Another “element” of Mindfulness is “Mind walking” or “Mindful walking”. Here, you use mindfulness actively, for instance while taking a walk. You focus on consciously being present in and through your body, while combining your steps with breathing exercises. E.g. inhale with you first step – exhale on the third step – wait two steps and repeat – while you learn to love your frustration, your pain, or your lack of energy.
The only problem is that all that stuff is directly opposed to the Bible… First of all, Buddhism, which is the foundation for Mindfulness, is just wrong. Furthermore, according to the Bible we should definitely not learn to love negative feelings and sensations, such as pain, fear, jealousy, anger, sadness, shame, sorrow, depression, envy, rage, and stress.
2 Timothy 1:7
For God has not given us a spirit of fear, but of power and of love and of a sound mind..
…but in Mindfulness, you are supposed to learn to love the fear and the hopelessness – instead of banishing it.
Jesus says in John 10:10 about the devil that : “The thief does not come except to steal, and to kill, and to destroy. I have come that they may have life, and that they may have it more abundantly.” All the things that destroy us are precisely fear and negative things like pain, jealousy, anger, sadness, shame, sorrow, depression, envy, rage, and stress. If you look at things like jealousy, anger, envy, and rage, they are actually outright sins according to the Bible, and Jesus forbids them… and furthermore, Jesus actually took all disease/pain, guilt, and shame on the cross when He died for our sake – so why should we hang on to it and learn to love it? Why not rather lay it at the cross and let Jesus carry it for us?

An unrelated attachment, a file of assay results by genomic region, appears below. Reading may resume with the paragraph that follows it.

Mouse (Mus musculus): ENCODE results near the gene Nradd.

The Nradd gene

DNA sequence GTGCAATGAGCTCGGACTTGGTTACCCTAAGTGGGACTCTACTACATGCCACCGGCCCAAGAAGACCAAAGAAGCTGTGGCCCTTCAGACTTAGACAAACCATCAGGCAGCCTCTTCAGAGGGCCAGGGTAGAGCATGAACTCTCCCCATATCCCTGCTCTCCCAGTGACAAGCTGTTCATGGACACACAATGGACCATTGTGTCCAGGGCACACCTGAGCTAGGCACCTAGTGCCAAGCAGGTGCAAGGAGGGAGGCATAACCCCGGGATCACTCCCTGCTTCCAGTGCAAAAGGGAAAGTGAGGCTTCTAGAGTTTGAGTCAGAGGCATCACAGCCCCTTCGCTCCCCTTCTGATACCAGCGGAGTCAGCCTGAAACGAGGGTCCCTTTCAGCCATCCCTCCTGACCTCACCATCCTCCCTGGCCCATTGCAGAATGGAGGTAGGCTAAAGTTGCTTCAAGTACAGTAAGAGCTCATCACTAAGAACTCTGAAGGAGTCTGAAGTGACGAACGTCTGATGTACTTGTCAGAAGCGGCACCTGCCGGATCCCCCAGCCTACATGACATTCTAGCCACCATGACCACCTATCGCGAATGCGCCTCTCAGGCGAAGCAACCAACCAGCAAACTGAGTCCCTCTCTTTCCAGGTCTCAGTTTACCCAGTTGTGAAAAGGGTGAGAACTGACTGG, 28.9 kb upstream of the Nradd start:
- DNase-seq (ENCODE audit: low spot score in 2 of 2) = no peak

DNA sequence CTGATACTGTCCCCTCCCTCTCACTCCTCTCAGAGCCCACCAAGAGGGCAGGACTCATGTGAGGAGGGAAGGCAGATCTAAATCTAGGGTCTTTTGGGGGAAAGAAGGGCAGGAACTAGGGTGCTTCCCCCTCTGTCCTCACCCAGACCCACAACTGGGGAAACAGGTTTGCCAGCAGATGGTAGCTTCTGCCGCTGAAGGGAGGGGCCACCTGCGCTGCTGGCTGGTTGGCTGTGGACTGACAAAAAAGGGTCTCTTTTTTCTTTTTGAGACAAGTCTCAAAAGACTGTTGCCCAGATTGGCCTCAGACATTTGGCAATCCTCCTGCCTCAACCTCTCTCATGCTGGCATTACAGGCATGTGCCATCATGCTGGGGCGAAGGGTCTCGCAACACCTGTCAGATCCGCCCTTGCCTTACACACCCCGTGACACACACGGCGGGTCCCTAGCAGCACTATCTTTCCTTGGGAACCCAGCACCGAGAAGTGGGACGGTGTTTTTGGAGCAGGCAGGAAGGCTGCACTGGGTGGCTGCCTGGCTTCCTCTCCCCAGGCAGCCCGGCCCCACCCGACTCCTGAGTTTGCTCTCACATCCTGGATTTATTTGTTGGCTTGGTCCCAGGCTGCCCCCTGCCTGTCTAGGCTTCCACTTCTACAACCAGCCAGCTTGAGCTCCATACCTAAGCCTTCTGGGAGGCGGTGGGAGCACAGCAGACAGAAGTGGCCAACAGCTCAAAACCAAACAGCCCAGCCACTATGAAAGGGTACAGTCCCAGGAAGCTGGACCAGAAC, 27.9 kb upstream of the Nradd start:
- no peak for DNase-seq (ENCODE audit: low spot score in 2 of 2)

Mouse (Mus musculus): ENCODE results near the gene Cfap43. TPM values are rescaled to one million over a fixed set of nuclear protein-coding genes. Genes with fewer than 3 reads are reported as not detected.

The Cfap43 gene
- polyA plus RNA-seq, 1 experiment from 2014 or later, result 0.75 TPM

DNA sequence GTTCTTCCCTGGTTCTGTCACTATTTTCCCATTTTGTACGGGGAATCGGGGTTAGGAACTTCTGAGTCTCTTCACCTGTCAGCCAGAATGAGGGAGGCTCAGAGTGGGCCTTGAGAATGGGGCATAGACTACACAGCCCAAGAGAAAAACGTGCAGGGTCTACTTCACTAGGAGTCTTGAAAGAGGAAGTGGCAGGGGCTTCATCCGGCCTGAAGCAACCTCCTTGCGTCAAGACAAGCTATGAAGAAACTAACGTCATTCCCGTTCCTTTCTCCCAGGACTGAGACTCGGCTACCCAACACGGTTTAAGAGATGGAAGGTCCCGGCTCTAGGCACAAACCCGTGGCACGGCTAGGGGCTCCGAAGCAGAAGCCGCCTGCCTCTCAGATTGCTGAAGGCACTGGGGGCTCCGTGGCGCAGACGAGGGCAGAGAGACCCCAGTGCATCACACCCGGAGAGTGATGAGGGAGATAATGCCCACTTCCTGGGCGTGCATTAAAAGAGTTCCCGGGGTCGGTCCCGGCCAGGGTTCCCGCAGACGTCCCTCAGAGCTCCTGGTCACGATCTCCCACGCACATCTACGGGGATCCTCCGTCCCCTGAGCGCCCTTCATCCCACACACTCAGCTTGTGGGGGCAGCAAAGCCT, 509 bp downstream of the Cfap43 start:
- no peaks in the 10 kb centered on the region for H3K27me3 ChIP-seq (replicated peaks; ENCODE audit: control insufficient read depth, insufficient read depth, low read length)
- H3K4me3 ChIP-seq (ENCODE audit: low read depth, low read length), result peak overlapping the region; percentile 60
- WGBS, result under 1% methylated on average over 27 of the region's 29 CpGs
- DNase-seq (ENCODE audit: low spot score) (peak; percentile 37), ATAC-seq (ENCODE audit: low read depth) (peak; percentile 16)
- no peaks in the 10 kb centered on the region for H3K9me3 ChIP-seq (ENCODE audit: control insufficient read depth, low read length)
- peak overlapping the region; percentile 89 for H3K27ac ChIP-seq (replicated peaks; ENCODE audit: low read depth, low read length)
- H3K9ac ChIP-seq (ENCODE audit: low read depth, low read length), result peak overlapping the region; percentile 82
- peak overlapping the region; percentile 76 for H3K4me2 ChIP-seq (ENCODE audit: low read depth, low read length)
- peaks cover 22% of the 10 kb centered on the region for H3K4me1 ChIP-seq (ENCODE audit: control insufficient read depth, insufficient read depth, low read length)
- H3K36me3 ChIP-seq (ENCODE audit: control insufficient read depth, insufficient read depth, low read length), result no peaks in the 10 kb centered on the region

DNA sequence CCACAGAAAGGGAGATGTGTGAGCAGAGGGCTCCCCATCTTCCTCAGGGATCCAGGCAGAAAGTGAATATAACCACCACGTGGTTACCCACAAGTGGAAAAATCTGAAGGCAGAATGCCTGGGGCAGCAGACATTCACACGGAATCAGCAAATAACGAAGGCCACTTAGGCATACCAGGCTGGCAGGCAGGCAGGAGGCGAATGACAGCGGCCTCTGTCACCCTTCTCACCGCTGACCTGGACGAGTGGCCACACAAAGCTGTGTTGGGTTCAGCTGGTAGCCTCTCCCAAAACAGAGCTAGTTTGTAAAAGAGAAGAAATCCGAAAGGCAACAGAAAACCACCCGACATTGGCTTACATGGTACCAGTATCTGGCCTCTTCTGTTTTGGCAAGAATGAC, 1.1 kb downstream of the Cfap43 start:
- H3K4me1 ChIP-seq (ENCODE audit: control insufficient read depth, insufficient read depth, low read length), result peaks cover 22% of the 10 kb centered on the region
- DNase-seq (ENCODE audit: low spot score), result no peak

1 Peter 5:7
…cast all your care upon Him (Jesus), for He cares for you.
…this is a direct contradiction between Mindfulness and the Bible in terms of what it means to carry and even love your burdens.
Isaiah 53:3-8 (The Living Bible)
We despised him and rejected Him (Jesus)—a man of sorrows, acquainted with bitterest grief. We turned our backs on him and looked the other way when he went by. He was despised, and we didn’t care. Yet it was our grief he bore, our sorrows that weighed him down. And we thought his troubles were a punishment from God, for his own sins! But he was wounded and bruised for our sins. He was beaten that we might have peace; he was lashed—and we were healed! We—every one of us—have strayed away like sheep! We, who left God’s paths to follow our own. Yet God laid on him the guilt and sins of every one of us!
He was oppressed and he was afflicted, yet he never said a word. He was brought as a lamb to the slaughter; and as a sheep before her shearers is dumb, so he stood silent before the ones condemning him. From prison and trial they led him away to his death. But who among the people of that day realized it was their sins that he was dying for—that he was suffering their punishment?
July 14, 2018
Translated from Danish
by Lisbeth Agerskov Christensen